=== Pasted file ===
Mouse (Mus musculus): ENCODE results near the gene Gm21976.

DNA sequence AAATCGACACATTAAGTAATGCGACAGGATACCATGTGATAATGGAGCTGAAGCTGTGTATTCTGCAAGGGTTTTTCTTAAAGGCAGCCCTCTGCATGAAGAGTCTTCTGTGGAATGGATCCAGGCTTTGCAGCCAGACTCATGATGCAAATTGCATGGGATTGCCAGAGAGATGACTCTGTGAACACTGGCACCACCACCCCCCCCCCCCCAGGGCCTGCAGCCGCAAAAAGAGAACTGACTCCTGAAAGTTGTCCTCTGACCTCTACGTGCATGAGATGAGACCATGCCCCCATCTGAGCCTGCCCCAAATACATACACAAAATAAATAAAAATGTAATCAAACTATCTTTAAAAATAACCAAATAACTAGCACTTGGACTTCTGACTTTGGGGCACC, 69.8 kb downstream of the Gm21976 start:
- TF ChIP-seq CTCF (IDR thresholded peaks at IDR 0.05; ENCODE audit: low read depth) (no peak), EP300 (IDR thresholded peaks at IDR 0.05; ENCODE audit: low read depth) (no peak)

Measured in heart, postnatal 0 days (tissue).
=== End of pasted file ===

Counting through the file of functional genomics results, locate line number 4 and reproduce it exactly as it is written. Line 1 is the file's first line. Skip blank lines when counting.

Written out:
Measured in heart, postnatal 0 days (tissue).